A range of quirky, sturdy, and crisp projects with work from Buenos Aires, Carlsbad, and Seoul, respectively.
Rompotodo by Un Barco
Rompotodo (“Ibreakeverything” in English) is a boutique, handmade ceramic business in Buenos Aires, Argentina, that makes everyday items like salt shakers, coasters, cannabis pipes, and other knickknacks. The identity, designed by local firm Un Barco, checks off a lot of hipster-y treatment boxes — random floating eye, curled serpent, badges, awkward type arrangements, and multiple logos — but it’s hard to not enjoy it. The gold, orange, and kraft-box-brown color palette is great and all the elements are very nicely executed and once you see how eyes, cats, serpents, and other mystical flotsam and jetsam adorn Rompotodo’s products, the identity isn’t as gratuitous as it comes off at first glance. I also like all the different “soft” materials like the tissue paper and wax bags, which serve as a great canvas for all the graphic stuff. See full project
Workshop Built Inc. by Mubien
Workshop Built Inc. is a “growth agency, helping to grow business through systems, branding, marketing and sales” based in Carlsbad, CA. The identity, designed by the local office of Mubien (who is a part of Workshop Built Inc.), puts the work and built in Workshop Built Inc. with a combination of a bad-ass serif and a slick sans serif all produced in stunning selections of paper, finished off in Mubien’s own, in-house printing studio. The whole case study is pretty impressive. See full project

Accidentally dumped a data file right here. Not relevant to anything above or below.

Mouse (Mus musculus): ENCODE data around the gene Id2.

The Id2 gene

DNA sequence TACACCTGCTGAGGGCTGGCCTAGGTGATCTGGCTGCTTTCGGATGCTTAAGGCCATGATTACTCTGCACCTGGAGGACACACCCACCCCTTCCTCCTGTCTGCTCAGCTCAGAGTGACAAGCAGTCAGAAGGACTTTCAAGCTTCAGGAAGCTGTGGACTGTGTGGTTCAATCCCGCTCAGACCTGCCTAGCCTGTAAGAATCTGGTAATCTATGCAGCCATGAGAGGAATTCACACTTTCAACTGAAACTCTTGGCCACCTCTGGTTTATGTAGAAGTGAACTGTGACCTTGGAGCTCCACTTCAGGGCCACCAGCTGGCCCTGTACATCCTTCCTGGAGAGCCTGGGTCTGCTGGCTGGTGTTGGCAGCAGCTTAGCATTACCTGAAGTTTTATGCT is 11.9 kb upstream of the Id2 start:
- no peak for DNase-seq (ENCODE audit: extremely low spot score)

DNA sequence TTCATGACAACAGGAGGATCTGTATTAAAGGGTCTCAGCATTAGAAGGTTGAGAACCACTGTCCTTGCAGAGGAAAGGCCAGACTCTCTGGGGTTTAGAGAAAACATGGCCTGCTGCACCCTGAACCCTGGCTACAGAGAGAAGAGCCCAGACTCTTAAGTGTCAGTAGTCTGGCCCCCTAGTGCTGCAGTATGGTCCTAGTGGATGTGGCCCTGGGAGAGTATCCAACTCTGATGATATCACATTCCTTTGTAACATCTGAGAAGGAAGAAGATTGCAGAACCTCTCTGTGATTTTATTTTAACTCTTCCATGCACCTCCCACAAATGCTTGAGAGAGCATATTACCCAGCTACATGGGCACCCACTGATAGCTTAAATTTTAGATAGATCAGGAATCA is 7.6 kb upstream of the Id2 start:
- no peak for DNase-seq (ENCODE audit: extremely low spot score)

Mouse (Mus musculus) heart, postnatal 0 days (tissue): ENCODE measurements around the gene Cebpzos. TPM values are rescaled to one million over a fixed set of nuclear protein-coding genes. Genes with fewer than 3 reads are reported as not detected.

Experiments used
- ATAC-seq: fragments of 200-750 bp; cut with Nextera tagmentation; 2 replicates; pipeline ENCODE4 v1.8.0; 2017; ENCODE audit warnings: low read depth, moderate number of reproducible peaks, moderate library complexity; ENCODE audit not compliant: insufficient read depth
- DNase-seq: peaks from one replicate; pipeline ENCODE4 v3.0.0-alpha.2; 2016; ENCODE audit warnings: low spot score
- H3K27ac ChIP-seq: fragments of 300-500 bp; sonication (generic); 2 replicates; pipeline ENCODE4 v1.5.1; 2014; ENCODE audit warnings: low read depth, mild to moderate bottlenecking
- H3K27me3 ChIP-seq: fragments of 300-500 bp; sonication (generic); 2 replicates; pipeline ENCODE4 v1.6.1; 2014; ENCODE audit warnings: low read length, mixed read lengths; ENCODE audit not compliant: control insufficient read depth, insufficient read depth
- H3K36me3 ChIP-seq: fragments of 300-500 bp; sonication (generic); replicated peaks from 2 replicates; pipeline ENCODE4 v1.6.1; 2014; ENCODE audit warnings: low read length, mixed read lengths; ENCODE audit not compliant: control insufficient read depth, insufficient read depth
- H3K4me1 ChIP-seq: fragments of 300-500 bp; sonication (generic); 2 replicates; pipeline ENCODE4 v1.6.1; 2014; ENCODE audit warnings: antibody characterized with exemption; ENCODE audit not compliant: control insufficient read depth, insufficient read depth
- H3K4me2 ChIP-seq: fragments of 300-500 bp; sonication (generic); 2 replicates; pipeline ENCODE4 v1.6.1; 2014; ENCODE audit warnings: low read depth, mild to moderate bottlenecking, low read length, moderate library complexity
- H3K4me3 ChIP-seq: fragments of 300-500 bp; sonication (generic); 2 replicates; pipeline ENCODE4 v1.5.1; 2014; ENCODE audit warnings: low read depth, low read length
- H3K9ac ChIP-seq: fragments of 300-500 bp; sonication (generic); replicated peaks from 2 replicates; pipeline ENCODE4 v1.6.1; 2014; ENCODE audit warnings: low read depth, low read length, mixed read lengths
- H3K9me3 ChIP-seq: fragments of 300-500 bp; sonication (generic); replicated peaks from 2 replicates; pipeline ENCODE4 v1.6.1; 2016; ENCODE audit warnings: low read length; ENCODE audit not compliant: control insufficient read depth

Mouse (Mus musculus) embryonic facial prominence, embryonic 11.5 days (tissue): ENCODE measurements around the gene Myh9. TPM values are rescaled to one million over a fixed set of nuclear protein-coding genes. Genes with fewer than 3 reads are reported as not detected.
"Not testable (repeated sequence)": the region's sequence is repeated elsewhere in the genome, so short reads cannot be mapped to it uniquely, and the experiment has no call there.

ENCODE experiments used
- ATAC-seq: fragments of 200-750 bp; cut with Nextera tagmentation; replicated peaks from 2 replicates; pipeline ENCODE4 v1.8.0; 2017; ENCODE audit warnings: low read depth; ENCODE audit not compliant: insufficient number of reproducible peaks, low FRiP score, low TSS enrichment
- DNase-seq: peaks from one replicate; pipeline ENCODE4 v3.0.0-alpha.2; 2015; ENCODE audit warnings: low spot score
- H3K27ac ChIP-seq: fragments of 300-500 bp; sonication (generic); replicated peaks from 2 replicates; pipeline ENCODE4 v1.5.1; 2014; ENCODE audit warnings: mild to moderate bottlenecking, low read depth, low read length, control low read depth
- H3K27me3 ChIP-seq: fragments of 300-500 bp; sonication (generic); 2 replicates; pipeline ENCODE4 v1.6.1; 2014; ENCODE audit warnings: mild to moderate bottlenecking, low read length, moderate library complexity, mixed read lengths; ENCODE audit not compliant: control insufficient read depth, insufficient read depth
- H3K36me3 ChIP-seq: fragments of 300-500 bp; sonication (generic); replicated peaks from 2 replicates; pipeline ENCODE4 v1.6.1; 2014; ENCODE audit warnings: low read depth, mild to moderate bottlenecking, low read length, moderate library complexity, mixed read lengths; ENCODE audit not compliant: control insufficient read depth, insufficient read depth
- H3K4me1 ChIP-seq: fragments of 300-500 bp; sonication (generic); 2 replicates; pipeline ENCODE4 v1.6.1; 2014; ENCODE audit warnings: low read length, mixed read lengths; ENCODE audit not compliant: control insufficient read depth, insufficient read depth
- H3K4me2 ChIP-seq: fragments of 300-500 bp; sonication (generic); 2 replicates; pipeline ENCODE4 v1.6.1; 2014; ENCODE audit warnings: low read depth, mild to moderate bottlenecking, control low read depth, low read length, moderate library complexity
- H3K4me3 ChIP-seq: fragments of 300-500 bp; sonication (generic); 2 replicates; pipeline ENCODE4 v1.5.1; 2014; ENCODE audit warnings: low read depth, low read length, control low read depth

SPRX by AURG Studio
SPRX is — sorry, I couldn’t find a link for it but the whole thing looks too real to be fake — is, reportedly, a diet-management and health-supplement brand offering different kids of pills and powders, possibly in Seoul, South Korea, where AURG Studio, who designed the packaging, is based. Lots of conjecture, I know, but to make up for it is a lovely packaging system with a lot of white space and pastel colors that, if nothing else, will sooth your calories into peaceful bliss. You will see a range of diagonal tick marks and they are meant to be curly quotes so that the packaging can say things to you. The product names, on the boxes and individual packets, are all framed within the quotes — kind of hard to pick up on them without being told but now you’ve been told. The primary use of italic type (for the Latin text) is unexpected and looks quite nice. Overall, 10/10 would dissolve in my water. See full project